Joseph Bosco, a freelance crime writer who secured one of the few permanent seats at the O.J. Simpson criminal trial and turned his observations into a nonfiction book about the murder case, has died. He was 61.
Bosco died of natural causes July 8 in Beijing, where he had been living and working for the last several years, according to his son, Joe Bosco. He had been in poor health, his son said.
"A Problem of Evidence: How the Prosecution Freed O.J. Simpson" (William Morrow) was Bosco's account of the 1995 trial of the former football star accused of murdering his ex-wife, Nicole Brown Simpson, and her friend, Ron Goldman.
The writer became a familiar courtroom character during the televised proceedings in downtown Los Angeles, which ended after nine months with Simpson's acquittal on Oct. 3, 1995. Along with other book authors
and Jeffrey Toobin, Bosco often could be seen near the front of the courtroom audience, wearing a brace after he broke his neck diving into the shallow end of a swimming pool.
In August 1995, Bosco, who was covering the trial for Penthouse magazine while gathering material for the book, became a minor participant when he was subpoenaed by the Simpson defense to reveal the source for a magazine article. Threatened with jail, Bosco took the stand and invoked the California journalists' shield law. Los Angeles County Superior Court Judge Lance A. Ito eventually ruled that Bosco did not have to give up his source.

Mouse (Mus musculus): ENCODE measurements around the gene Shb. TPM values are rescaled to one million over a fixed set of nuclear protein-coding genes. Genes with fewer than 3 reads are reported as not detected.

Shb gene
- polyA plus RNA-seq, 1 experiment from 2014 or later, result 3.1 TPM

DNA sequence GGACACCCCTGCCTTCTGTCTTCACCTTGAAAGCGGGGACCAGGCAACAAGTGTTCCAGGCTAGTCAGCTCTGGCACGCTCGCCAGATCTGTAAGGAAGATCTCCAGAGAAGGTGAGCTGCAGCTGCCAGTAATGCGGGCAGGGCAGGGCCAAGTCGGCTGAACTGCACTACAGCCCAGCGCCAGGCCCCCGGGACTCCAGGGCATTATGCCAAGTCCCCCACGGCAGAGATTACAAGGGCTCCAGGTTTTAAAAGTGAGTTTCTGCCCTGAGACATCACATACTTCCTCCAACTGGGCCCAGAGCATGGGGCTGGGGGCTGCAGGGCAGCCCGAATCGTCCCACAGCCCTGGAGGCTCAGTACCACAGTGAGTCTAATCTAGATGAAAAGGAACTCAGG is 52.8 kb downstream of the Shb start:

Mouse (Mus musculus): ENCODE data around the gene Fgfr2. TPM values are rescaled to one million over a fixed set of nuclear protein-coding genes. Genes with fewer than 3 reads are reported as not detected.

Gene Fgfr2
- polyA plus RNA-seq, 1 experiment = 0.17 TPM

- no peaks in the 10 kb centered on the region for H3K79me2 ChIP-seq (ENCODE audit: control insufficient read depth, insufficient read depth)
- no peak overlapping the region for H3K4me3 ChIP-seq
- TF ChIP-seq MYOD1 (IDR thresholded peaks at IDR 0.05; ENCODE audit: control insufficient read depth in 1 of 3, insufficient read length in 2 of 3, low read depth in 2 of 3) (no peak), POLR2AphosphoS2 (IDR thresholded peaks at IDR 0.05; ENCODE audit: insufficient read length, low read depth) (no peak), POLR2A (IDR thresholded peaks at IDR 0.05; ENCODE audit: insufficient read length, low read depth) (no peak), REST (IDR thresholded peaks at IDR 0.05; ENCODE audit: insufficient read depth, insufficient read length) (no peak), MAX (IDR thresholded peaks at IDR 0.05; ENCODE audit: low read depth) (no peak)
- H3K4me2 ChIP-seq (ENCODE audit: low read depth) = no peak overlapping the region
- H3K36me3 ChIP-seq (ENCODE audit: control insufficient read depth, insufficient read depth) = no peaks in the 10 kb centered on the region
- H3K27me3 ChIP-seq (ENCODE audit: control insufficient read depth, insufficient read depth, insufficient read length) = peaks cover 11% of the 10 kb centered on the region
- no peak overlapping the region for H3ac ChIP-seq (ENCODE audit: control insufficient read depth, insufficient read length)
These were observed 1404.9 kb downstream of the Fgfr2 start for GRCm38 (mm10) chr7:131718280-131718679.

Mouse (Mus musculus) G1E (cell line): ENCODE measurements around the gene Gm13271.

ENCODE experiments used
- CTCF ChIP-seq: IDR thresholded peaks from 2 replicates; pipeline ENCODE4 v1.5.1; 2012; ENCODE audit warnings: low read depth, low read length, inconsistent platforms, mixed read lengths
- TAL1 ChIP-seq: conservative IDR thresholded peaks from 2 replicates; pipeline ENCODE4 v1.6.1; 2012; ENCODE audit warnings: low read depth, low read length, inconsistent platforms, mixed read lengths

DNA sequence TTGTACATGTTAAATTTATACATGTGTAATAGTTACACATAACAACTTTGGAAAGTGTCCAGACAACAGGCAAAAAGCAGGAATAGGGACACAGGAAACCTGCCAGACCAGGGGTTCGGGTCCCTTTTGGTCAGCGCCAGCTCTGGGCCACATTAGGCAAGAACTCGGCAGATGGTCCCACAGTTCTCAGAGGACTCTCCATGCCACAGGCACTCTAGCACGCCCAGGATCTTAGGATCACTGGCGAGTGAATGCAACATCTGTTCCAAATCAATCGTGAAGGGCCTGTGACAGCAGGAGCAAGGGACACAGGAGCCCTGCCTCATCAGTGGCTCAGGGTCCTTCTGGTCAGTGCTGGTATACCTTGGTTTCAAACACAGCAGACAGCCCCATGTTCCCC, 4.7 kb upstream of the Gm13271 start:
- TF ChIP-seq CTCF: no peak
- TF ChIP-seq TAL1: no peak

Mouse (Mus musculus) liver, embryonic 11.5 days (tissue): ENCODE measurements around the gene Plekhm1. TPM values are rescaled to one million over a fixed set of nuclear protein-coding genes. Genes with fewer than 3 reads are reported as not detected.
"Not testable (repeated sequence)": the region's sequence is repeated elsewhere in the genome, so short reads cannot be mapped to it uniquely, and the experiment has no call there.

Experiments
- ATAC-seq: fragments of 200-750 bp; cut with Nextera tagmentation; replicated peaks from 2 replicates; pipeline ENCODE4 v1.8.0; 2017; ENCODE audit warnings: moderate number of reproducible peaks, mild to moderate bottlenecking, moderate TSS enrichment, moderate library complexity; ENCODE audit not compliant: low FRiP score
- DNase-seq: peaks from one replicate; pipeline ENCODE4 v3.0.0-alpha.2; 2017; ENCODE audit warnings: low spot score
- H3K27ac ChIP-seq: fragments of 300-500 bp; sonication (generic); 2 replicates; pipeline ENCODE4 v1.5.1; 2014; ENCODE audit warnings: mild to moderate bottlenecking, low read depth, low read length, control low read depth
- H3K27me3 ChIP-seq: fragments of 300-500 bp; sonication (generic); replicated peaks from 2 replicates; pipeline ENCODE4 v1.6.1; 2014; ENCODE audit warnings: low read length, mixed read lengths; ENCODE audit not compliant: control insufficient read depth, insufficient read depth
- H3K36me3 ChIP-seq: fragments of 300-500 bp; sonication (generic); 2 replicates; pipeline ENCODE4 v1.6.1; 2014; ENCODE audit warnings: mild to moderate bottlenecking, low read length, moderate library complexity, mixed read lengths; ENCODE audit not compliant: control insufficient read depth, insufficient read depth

It was not the first time Bosco had sought protection from a shield law. After writing "Blood Will Tell: A True Story of Deadly Lust in New Orleans," a 1993 nonfiction account of a Louisiana murder case, he received a subpoena to give up tapes of confidential interviews. He successfully challenged that order after a long battle.
Among his other books was 1990's "The Boys Who Would Be Cubs: A Year in the
of Baseball's Minor Leagues," a behind-the scenes chronicle of the Peoria Chiefs, one of the
' farm teams that was managed by future big league skipper Jim Tracy.
Bosco was born Aug. 30, 1948, in Biloxi, Miss., and lived much of his life in New Orleans. He earned a bachelor's degree in fine arts at the University of Southern Mississippi in 1972 and a master's in fine arts at the University of New Orleans in 1976. He held a string of odd jobs before becoming a full-time writer in 1984.
Bosco had moved to China in 2002 to teach at Xiamen University and later was a journalism professor at Beijing Foreign Studies University.
In addition to his son, Bosco is survived by a sister, Sylvia Bosco of Ocean Springs, Miss.